William DeMoranville was a native of Westerly, Rhode Island, and lived most of his life in Providence. He served in the Navy during World War II, and then worked intermittently as a scalloper. After being injured on a scalloping job, he went to work as a mechanic in a garage in West Warwick. He returned to fishing to earn enough money to buy a car.
He was survived by his wife, Pauline; a daughter, Donna; and his father, Fred, of New Bedford.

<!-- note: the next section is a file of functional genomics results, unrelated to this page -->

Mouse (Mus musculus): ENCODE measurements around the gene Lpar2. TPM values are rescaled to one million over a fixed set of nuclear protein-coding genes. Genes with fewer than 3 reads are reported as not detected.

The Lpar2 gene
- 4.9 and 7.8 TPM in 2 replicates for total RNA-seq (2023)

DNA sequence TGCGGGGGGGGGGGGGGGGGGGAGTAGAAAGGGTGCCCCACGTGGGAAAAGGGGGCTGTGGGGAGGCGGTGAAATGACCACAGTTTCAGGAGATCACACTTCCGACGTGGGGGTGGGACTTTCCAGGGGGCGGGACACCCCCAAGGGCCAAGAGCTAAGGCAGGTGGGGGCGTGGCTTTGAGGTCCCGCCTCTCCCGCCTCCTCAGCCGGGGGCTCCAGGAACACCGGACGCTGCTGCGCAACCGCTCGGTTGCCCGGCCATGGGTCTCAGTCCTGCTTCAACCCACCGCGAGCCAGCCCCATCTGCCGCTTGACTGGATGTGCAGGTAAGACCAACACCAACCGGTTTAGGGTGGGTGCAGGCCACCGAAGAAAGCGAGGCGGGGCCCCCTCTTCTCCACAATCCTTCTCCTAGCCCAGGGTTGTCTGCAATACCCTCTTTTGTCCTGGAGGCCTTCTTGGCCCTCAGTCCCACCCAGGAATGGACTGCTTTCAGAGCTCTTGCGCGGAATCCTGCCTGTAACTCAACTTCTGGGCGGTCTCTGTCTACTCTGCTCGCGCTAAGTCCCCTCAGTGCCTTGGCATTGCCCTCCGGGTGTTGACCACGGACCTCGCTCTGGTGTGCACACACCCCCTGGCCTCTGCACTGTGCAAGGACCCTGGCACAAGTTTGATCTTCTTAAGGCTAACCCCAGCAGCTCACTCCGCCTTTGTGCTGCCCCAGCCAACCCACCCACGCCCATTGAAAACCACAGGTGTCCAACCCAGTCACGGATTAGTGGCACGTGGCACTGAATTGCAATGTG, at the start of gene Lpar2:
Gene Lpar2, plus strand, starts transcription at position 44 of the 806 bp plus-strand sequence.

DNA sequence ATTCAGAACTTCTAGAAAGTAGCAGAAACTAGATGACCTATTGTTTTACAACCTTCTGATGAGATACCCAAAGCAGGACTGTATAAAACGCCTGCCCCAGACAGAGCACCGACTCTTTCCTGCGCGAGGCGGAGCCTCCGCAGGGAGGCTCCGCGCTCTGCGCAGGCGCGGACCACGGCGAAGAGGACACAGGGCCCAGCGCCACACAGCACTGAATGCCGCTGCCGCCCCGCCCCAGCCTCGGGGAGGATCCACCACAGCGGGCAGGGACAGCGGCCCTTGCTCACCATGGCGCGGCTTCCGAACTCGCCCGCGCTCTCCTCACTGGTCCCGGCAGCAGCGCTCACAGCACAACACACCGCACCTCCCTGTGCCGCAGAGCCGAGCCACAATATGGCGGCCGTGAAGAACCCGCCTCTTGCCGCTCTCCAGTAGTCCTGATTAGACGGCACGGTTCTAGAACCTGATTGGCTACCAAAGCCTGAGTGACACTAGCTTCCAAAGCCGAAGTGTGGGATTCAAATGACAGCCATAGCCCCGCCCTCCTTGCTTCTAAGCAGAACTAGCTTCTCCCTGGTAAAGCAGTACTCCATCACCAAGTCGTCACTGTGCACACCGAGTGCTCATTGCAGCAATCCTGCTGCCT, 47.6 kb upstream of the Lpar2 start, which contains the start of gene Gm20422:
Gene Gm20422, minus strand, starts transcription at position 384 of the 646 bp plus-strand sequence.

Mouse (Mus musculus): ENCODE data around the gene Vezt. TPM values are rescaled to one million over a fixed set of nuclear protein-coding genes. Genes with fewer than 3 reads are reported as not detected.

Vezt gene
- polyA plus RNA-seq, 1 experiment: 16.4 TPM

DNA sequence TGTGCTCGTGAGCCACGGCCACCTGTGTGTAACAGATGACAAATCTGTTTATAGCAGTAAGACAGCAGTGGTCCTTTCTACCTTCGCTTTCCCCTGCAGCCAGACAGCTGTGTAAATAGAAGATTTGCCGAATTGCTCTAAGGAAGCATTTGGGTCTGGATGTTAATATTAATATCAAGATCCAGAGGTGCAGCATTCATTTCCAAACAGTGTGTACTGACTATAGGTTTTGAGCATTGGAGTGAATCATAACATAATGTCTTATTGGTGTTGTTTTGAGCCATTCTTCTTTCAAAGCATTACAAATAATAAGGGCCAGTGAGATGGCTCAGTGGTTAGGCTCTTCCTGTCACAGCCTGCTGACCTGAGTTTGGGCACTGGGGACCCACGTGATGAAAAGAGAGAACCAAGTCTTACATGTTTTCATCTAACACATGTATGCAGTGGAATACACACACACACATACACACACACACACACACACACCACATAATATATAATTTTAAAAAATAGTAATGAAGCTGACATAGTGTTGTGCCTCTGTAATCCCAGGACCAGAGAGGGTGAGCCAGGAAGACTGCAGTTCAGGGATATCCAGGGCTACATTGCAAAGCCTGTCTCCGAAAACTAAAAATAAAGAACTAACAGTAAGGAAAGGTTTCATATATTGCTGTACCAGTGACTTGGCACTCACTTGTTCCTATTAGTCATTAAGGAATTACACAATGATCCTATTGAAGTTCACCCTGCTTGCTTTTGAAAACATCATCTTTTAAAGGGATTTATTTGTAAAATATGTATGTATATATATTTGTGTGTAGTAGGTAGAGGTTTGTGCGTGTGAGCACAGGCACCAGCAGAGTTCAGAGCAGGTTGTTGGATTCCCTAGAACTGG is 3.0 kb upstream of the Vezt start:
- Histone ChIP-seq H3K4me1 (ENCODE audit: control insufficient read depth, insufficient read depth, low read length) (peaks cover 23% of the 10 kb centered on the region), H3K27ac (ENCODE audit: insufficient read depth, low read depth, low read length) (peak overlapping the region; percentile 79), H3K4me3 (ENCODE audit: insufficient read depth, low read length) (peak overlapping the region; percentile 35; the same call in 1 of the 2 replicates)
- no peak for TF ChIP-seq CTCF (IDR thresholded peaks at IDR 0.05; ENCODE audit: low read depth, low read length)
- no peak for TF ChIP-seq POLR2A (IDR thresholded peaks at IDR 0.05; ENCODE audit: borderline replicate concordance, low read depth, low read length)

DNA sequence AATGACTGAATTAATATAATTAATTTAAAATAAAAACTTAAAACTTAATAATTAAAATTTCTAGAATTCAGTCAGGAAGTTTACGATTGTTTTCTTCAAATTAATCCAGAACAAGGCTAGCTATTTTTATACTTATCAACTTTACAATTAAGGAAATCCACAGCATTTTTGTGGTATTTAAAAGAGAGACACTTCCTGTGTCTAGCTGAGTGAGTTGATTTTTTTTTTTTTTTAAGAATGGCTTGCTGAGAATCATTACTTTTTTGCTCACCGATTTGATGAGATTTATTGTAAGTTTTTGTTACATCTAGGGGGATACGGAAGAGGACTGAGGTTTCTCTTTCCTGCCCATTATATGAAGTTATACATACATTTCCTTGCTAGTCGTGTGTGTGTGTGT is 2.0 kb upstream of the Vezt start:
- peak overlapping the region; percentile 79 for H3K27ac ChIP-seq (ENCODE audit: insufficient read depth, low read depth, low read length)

The Doris Gertrude, with a crew of eleven, was dragging for scallops on the south side of Georges Bank on January 13 when bad weather caused her to secure her fishing gear and jog in location approximately 150 miles east by south of Pollock Rip Lightship. The vessel was not seen again.
On January 26, the owner of the ship reported to the Coast Guard Rescue Coordination Center in Boston that the Doris Gertrude was overdue. A Coast Guard search continued until February 3. None of the men's bodies were recovered. Eighteen children were left fatherless.